You can deduct the interest and property taxes for your second home in Canada or the US or Mexico or Portugal and any other of the 265 other countries in the world if you do not rent it out.
You have a very delicate balance between keeping your wife happy and looking after your parents and satisfying the CRA and IRS.
We will really need to have a serious consultation if you do decide to do something with your parents. If you rent it you will also have to fill in Canadian form NR6 before doing so.
The following explains the ARM problem from Credit Suisse.
If the graph does not come through, you can find it at
By Monica Gutschi Of DOW JONES NEWSWIRES
TORONTO (Dow Jones)--Prospective homebuyers in Canada will now face a more stringent affordability test under new Finance Ministry rules. Existing homeowners who need to refinance their mortgages in the next few years would do well to follow suit.
"The best piece of advice I could give is that if your mortgage is coming up in next 24 months, you need to sit down with a mortgage specialist and you need to look at your situation," says John Turner, director of mortgages for Bank of Montreal (BMO). With the Bank of Canada widely expected to raise record-low interest rates sometime this summer, mortgage holders should start to consider "what are the things they need to do as interest rates move," he said.
Among the changes unveiled by Finance Minister Jim Flaherty to cool Canada's housing market was a requirement to stress-test all variable-rate mortgages on a five-year fixed rate to ensure the borrower can handle higher payments.
Although the monthly payments would be based on the much lower variable rate, a lender must ensure that a borrower's household budget can absorb the higher payment that a fixed-rate mortgage would imply. Canada's Bank Act requires that a household's gross mortgage debt-servicing costs (principal, interest and taxes) remain below 32% of monthly income. Total debt-servicing costs (including lines of credit, credit cards and any other consumer debt) can't exceed 40-42% of income.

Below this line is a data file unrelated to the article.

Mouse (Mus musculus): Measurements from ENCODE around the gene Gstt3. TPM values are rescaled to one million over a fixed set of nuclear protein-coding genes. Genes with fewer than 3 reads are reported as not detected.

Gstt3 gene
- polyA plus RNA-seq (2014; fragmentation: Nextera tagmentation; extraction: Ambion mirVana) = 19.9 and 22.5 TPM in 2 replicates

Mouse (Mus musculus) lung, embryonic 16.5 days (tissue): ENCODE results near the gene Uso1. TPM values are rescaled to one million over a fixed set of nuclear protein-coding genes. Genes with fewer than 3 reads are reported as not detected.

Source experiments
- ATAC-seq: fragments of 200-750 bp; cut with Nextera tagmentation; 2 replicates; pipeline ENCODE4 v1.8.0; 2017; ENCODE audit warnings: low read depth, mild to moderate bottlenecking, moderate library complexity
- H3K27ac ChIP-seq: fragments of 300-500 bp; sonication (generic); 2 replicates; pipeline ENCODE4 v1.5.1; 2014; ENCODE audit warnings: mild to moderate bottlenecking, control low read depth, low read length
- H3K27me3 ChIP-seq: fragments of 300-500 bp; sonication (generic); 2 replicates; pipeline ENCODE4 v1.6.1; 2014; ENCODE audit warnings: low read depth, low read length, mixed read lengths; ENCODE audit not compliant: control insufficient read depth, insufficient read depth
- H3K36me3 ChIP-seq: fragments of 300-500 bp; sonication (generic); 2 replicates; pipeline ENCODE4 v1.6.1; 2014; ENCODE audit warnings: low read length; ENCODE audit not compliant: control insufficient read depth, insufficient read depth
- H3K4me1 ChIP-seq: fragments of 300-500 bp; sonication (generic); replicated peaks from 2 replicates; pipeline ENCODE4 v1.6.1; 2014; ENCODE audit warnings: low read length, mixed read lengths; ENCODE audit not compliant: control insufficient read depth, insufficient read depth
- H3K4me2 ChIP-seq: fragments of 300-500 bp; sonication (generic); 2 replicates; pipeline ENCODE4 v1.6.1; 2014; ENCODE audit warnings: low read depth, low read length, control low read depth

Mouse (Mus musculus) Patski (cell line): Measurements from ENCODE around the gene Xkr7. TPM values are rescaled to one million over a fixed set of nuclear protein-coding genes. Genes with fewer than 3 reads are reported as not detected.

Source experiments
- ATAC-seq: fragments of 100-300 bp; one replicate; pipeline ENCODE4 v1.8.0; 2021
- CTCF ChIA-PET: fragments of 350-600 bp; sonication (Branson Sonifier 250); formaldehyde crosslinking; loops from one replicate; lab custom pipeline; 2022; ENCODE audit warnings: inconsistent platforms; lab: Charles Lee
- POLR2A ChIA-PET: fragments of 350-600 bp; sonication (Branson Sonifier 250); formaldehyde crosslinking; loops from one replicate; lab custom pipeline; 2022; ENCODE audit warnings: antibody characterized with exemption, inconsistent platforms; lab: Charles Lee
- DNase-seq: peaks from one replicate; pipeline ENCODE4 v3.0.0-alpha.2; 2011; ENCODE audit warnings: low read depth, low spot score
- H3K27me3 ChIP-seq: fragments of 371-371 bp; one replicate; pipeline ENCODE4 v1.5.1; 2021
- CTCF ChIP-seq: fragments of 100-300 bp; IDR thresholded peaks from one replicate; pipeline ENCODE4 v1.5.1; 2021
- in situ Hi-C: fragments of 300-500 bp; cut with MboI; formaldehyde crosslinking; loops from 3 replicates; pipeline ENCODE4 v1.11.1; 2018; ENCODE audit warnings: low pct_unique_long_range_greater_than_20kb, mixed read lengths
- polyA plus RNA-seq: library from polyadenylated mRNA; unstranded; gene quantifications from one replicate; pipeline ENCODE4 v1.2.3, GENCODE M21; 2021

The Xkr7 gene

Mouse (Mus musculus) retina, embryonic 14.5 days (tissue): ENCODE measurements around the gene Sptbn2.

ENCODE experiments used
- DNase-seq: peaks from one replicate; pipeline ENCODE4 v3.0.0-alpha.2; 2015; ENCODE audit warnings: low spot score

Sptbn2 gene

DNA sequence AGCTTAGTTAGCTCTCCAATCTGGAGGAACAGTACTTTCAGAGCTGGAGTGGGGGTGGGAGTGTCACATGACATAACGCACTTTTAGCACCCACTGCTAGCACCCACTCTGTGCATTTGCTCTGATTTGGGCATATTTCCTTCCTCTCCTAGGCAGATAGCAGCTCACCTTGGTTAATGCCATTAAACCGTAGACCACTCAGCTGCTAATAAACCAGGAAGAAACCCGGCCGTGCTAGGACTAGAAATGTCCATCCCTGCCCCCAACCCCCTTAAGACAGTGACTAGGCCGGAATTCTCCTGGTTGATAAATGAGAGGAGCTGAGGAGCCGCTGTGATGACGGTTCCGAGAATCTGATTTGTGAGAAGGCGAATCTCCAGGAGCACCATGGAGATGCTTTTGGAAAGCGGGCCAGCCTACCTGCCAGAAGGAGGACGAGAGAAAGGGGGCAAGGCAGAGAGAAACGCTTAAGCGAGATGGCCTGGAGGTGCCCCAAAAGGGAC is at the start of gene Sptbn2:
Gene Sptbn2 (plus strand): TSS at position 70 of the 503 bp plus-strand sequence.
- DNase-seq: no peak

As most variable-rate mortgages in Canada are now stress-tested on three-year rates, Eric Lascelles at TD Securities estimated the change is likely to add an average of C$2,500 in annual mortgage costs, or slightly more than C$200 a month, based on the average house price of C$337,000.
"Effectively, the minimum household income cut-off for Canadian mortgage applicants is now about C$5,000-C$8,000 higher than it was previously," Lascelles said in a research note.
The change will "squeeze some customers out of the market," Turner agrees. He notes the bank's current three-year fixed rate is 4.15%, while the five-year rate is 5.39%, a difference of 124 basis points. Variable rates are now around 2%-2.5%.
Canadian homeowners should "realize that rates are at all-time lows," said Jim Murphy, president of the Canadian Association of Accredited Mortgage Professionals, which supports the housing rule changes. While the vast majority of homeowners hold a fixed-rate mortgage, about 40% of new mortgages issued in the past year have been at a variable rate precisely because of the record level. "People should realize what their own personal financial situation is" and know the features of their mortgage, he said.
Stress-testing "is always a good thing," Murphy said.
And variable-rate mortgage holders may still face further challenges, Lascelles noted. "Floating rates are, by their very nature, more volatile than fixed rates," he wrote, adding that as rates rise, "it is likely that variable interest rates will eventually be outright higher than the current fixed rates being used as a test."
CEN-TA Cross Border Services - Tax, Visas, Immigration